American Football at the Seahawks’ Stadium

In the spirit of gathering new experiences on my travels I attended my first ever live football game while I was in Seattle.   I’ve never been sports-y and managed to miss all my high school and college events but couldn’t turn down free (unwanted by their intended fan recipient) tickets to see a game with Roshni and her boyfriend when I arrived in Seattle to take refuge from my uncertainty about the future.  Off we went to the Seahawks’ Stadium, one rainy Sunday afternoon, to see what this NFL thing is all about.  Roshni was able to draw on her high school marching band experience to explain the outline of the game to me and we turned to Dylan for more expert commentary on the plays but I was as interested in the views of the rainwashed city from my unusual vantage and in crowd dynamics as I was by the action on the field.  Simply being in that space – with more people than lived in the city of La Crosse – all focusing on the same patch of green space and howling in unison every time the opposing team made a play was quite overwhelming.

Fans there take their responsibility as “twelfth man” on the field very seriously and one group of enthusiasts a few rows ahead of us (shown in the third photo) spent as much time facing back into the stadium and exhorting the crowd to yell as they did watching the field.  After the game (which “we” narrowly won in the last two minutes) they stood in the aisle and greeted everyone in blue with a high five and a bellowed “SeeeeaaaHAWKS!” and anyone in Patriots colors with two jabbing index fingers and a mighty “F–K YOU!”  I was grateful in the extreme that my travel pullover happened to be a Seahawks adjacent color.  I’d be very curious to know what acoustical engineering went into the stadium design (which is known to be one of the loudest in the league).  In fact, when it was first built the NFL accused the team of piping in extra crowd noise to confuse opposing players and make for its record number of false starts by opposing teams (121 since 2005 which is 6 more than the Vikings’ who play under a dome) but its simply a combination of angled stands and very loud fans.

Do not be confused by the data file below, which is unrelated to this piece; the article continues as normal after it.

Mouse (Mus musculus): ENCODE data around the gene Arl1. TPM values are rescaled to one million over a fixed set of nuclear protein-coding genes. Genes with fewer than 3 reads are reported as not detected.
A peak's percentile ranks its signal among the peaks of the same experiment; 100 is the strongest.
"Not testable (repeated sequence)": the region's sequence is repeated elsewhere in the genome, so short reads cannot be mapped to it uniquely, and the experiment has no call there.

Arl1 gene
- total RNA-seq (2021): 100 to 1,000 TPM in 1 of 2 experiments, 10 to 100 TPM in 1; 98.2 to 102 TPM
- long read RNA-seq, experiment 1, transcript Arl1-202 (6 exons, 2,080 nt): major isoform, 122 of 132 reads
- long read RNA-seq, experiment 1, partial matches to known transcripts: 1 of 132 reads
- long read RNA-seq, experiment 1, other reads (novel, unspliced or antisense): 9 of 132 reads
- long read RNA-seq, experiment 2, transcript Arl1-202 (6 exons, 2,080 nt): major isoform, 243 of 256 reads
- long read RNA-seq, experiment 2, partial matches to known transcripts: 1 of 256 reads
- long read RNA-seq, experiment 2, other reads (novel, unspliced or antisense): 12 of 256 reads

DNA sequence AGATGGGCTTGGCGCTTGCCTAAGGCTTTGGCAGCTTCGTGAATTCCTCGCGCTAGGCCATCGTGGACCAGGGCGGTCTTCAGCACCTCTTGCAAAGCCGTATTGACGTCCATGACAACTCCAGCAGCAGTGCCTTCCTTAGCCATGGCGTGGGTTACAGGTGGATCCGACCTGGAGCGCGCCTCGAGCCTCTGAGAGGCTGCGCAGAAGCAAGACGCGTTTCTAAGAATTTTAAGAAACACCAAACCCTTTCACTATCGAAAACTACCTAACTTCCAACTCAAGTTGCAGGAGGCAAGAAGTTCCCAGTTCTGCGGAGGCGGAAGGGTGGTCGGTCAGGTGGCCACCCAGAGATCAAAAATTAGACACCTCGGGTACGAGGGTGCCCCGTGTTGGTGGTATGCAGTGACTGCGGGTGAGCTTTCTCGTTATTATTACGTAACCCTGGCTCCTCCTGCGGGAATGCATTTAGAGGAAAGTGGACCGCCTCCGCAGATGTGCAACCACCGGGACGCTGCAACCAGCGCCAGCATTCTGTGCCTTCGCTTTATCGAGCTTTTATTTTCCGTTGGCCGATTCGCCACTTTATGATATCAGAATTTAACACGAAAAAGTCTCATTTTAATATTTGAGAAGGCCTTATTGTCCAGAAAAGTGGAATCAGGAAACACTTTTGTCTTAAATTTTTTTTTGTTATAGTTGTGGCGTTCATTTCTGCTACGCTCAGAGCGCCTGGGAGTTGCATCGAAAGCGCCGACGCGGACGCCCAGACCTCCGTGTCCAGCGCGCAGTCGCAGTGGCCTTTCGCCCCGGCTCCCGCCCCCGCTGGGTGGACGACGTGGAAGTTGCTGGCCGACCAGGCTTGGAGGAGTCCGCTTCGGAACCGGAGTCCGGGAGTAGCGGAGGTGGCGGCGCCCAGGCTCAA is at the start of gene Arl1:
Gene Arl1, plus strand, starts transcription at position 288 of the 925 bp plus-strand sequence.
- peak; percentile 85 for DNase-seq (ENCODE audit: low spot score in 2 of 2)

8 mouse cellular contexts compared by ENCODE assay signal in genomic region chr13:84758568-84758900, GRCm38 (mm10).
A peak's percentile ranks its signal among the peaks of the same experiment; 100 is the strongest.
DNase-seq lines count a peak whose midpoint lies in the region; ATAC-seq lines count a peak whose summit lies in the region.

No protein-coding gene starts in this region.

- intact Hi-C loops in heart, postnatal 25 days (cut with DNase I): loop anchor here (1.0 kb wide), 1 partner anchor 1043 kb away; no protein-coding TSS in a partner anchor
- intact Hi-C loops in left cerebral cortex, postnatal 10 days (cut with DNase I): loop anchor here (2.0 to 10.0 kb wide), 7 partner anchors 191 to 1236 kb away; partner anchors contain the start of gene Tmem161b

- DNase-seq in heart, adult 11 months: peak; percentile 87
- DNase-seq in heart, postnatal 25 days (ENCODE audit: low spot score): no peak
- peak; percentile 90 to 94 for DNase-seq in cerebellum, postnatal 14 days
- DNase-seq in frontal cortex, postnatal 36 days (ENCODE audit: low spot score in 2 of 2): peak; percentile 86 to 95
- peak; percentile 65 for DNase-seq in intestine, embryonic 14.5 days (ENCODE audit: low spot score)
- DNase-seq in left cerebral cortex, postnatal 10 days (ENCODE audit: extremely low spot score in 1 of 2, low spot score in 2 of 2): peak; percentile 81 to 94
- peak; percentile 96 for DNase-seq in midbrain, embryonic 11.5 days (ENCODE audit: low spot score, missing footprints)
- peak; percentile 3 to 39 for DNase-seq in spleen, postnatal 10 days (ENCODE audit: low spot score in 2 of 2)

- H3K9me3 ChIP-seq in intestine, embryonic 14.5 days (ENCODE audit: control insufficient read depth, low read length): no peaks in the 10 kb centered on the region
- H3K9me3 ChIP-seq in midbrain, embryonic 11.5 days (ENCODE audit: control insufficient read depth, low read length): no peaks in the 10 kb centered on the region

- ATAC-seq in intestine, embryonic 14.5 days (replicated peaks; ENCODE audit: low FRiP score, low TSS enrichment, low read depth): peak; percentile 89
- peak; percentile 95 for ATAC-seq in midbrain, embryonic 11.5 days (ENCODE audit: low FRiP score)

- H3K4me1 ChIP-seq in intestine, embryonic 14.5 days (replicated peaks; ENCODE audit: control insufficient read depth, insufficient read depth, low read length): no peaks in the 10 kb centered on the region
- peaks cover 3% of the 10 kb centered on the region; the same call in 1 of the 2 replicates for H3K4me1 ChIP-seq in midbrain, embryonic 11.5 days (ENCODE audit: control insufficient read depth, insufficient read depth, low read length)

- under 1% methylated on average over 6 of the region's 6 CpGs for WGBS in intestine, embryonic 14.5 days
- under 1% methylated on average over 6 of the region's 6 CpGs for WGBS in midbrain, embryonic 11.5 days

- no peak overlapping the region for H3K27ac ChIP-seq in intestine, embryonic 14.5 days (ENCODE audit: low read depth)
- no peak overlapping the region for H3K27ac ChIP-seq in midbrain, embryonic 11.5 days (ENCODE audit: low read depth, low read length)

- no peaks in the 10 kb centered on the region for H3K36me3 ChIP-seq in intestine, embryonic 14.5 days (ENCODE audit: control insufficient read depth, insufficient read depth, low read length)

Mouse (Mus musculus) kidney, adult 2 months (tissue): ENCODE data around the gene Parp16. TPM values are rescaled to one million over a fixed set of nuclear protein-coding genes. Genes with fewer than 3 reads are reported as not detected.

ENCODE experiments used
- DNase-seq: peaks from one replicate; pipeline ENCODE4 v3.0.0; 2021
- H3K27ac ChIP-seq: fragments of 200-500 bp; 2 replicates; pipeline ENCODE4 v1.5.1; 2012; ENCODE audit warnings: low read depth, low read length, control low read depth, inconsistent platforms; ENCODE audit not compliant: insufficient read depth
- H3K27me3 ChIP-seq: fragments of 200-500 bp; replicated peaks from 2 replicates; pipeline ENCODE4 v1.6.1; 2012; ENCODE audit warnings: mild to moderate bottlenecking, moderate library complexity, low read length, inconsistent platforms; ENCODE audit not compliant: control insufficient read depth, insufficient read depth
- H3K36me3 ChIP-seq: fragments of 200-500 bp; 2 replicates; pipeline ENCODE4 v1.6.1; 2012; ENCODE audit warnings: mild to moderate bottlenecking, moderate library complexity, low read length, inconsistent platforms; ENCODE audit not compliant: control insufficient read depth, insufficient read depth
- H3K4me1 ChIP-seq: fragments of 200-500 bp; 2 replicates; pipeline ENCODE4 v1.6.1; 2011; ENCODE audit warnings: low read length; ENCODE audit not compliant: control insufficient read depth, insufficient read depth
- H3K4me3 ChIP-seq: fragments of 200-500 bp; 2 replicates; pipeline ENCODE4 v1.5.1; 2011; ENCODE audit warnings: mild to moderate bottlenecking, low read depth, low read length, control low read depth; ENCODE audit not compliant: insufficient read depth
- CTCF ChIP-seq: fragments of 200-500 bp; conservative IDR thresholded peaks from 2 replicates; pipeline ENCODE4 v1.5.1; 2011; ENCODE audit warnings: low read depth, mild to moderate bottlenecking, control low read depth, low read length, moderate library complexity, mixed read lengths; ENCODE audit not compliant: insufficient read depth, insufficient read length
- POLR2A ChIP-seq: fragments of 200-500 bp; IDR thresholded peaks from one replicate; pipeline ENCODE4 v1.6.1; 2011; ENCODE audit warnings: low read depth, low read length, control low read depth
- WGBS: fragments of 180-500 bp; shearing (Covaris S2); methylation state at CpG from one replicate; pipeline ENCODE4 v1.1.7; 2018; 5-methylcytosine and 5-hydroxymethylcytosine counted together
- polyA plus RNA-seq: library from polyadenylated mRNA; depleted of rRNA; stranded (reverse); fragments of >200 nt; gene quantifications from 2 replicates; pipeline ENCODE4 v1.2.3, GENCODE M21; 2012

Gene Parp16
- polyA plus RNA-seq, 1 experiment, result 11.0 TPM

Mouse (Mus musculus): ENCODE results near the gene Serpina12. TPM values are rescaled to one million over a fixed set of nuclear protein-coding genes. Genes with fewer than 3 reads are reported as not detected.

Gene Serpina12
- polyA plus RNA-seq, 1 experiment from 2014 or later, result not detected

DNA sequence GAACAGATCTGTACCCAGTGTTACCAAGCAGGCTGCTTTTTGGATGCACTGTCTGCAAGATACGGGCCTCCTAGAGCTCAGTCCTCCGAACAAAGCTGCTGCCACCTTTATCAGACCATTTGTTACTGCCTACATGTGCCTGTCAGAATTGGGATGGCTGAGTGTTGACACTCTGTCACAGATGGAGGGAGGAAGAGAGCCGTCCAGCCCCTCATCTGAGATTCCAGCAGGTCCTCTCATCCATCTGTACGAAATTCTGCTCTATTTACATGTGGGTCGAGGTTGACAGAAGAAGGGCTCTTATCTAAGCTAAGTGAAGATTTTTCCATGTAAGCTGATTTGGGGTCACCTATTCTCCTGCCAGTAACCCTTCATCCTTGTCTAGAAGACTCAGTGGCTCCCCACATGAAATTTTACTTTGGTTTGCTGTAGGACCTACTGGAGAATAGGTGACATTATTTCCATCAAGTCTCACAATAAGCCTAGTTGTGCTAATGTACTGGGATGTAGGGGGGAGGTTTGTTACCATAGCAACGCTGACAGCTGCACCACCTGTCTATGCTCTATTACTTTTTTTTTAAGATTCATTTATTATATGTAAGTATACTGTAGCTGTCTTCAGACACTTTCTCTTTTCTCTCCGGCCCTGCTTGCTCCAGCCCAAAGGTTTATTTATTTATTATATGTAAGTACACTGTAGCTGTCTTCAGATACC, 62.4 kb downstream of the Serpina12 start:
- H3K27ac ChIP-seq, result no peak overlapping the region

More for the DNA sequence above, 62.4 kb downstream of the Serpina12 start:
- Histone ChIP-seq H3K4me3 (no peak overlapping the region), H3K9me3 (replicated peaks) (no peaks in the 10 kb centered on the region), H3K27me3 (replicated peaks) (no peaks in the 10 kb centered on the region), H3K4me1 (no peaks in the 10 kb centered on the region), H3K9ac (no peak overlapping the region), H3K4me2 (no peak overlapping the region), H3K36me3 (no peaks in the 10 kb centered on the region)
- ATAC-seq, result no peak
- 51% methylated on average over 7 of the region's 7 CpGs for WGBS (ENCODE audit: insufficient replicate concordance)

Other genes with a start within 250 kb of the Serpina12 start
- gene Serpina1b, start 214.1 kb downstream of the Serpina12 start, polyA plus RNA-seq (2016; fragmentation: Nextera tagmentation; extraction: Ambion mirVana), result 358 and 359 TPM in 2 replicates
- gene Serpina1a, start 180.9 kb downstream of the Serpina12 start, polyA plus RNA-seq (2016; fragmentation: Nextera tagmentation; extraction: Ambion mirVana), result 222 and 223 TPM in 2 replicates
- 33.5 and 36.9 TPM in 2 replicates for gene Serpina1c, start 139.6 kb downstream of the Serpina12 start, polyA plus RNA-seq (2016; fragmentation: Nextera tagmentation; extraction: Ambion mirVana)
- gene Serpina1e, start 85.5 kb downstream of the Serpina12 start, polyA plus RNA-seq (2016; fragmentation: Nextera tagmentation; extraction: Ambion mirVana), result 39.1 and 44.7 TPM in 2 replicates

As I started to get into the spirit of the crowd noise, I imagined that the sensation must be related to watching the Gladiatorial games at ancient Colossea.  I’m sure I’ll visit several such venues on my travelling but its doubtful they will be as packed with bellowing hoards.

Two more unlikely football fans have probably never been seen.

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